The COVID-19 pandemic won’t last forever. But it’s going to change a lot of things about business around the world.
We will see some of these changes happen in Nigeria. As businesses adjust to the new post-pandemic conditions, they will ditch older solutions, and adopt new strategies and technologies to help them make the most of scare resources.
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But most of the changes will be accelerations in certain existing trends, and a slowdown in others. Regardless of how they play out, they will determine the direction in which the broader economy goes in the next few years.
Here are some of the changes in business we can expect to see.
1. More Businesses Online
A lot of people have more spare time on their hands than they’ve had in a long time. And they are spending a lot of it on the web. Many will discover the convenience of remote shopping; others will grow more dependent on it than they already are.
Even if they have to rely on brick-and-mortar after the pandemic blows over, a good deal of their online-shopping ‘habit’ will stick.
The broader consequence of the lockdown is that more people will interact with brands online. This means businesses have to strengthen their online presence, so they can attract their potential customers on the web.
2. Greater Tolerance for Flexible Work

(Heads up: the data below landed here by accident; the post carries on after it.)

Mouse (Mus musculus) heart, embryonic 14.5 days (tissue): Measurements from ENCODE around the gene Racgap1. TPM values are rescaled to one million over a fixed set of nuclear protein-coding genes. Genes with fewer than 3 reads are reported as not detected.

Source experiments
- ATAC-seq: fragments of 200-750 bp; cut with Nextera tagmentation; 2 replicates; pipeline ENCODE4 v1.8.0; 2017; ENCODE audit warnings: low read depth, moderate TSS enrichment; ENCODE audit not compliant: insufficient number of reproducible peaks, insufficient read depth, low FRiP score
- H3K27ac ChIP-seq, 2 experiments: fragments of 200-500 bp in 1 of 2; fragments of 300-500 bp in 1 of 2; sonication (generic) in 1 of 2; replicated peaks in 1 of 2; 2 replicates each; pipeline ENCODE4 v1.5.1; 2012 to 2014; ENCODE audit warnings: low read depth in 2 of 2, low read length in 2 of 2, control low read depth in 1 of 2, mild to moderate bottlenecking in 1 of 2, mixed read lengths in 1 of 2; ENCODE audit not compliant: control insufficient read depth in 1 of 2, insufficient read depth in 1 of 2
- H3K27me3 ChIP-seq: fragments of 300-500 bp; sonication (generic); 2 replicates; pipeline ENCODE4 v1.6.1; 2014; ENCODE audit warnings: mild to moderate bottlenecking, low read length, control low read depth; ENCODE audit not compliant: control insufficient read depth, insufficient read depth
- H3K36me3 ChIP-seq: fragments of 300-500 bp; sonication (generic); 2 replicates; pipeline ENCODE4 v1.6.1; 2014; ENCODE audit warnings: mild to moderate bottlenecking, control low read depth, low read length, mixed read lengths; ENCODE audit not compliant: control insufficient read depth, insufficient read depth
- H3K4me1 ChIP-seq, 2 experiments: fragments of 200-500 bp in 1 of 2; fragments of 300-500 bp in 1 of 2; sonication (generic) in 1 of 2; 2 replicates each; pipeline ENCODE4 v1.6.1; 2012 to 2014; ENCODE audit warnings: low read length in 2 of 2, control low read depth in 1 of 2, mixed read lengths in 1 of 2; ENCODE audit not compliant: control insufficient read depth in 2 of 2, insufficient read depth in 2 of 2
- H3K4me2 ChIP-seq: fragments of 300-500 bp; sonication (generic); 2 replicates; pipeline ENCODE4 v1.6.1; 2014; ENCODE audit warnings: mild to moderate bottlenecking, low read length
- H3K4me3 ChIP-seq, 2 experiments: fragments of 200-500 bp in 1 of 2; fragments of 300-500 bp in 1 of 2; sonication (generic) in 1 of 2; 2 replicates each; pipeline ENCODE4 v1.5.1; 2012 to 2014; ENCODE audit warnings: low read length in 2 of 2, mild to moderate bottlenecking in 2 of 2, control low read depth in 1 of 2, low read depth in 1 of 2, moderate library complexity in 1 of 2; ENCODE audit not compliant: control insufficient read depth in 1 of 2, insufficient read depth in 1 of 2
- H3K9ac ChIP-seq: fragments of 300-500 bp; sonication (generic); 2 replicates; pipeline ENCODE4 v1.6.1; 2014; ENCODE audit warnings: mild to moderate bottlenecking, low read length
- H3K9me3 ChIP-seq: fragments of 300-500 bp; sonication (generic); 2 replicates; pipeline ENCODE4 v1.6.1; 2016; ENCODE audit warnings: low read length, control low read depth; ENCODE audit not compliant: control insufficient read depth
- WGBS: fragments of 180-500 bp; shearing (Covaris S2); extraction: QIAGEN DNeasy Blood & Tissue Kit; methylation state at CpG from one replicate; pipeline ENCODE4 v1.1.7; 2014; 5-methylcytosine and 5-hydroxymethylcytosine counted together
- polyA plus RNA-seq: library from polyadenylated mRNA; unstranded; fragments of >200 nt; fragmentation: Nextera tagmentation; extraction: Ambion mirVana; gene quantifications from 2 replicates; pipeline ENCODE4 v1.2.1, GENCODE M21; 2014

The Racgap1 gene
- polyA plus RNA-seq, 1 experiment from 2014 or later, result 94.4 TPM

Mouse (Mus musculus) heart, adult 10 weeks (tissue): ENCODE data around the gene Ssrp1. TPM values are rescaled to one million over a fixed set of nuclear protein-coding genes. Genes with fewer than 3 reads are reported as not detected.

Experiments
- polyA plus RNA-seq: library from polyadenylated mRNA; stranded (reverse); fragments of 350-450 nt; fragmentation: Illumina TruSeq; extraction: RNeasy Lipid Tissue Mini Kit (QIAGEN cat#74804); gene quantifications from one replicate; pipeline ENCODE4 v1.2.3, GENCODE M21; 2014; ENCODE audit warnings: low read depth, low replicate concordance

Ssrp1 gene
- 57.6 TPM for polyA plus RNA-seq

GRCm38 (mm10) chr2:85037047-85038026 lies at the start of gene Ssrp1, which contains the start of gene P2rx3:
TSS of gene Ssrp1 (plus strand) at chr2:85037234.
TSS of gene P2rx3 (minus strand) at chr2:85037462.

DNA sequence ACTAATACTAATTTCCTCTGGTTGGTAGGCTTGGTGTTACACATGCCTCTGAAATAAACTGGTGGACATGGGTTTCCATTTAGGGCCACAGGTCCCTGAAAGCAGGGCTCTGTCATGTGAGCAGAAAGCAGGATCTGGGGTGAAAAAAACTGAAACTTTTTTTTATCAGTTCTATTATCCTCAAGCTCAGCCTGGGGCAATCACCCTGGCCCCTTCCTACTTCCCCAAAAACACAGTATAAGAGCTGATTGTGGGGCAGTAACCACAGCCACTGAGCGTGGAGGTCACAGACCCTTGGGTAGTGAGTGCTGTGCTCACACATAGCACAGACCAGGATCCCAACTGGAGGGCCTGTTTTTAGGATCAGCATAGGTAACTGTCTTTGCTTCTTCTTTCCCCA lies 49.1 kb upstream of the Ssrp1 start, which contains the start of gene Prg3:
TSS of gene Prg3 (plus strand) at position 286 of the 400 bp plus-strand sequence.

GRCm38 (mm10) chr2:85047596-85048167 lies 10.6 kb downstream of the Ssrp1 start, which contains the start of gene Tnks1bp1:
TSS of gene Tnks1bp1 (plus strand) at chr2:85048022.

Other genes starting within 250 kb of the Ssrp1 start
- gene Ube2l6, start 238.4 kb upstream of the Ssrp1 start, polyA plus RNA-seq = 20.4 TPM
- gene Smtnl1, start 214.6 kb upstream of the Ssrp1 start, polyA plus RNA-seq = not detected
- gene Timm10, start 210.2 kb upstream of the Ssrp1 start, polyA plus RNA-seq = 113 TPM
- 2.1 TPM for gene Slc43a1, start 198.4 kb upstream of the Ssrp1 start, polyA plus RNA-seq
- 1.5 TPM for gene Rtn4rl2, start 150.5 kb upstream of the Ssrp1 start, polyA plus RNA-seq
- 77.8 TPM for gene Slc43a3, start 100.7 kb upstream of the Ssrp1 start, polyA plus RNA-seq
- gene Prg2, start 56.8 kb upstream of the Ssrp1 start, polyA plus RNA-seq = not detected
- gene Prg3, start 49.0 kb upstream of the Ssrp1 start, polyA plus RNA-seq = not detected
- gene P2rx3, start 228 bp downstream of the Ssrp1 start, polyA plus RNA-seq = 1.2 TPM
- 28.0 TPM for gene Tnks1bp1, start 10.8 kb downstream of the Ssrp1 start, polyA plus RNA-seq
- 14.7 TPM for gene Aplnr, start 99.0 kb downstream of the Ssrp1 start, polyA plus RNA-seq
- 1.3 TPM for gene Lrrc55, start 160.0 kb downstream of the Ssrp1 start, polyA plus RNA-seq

The coronavirus has forced many companies to try the remote work model for the first time. This includes businesses that have been averse to letting staff work from home. The present situation gives them the chance to weigh a flexible work system against the traditional rigid, in-house work model.
A good number of these businesses will find that they can cut costs and even achieve greater productivity if they implement more flexible work models. So they could be asking some of their employees to work remotely for the long haul.
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3. Increased Dependence on Electronic Transactions
For now, businesses are choosing to collect payments electronically because they aren’t sure how safe their customers’ currency notes are. Many of them will relax their rules around this as conditions return to normal. But in the final analysis, there will be more businesses collecting payments via electronic channels than before. Here’s a case of the coronavirus accelerating an already existing trend.
4. Planning for Emergency
Pessimists will say that the lessons from the coronavirus pandemic will fade from our memories as quickly as the learning from past crises. But not everyone will forget. Businesses hit by the current disruption won’t want to be caught flat-footed if another widespread threat to the economy crops up in the future.
More entrepreneurs will take business planning seriously. Even if they are unable to fight off a global crisis, they can hedge against it.
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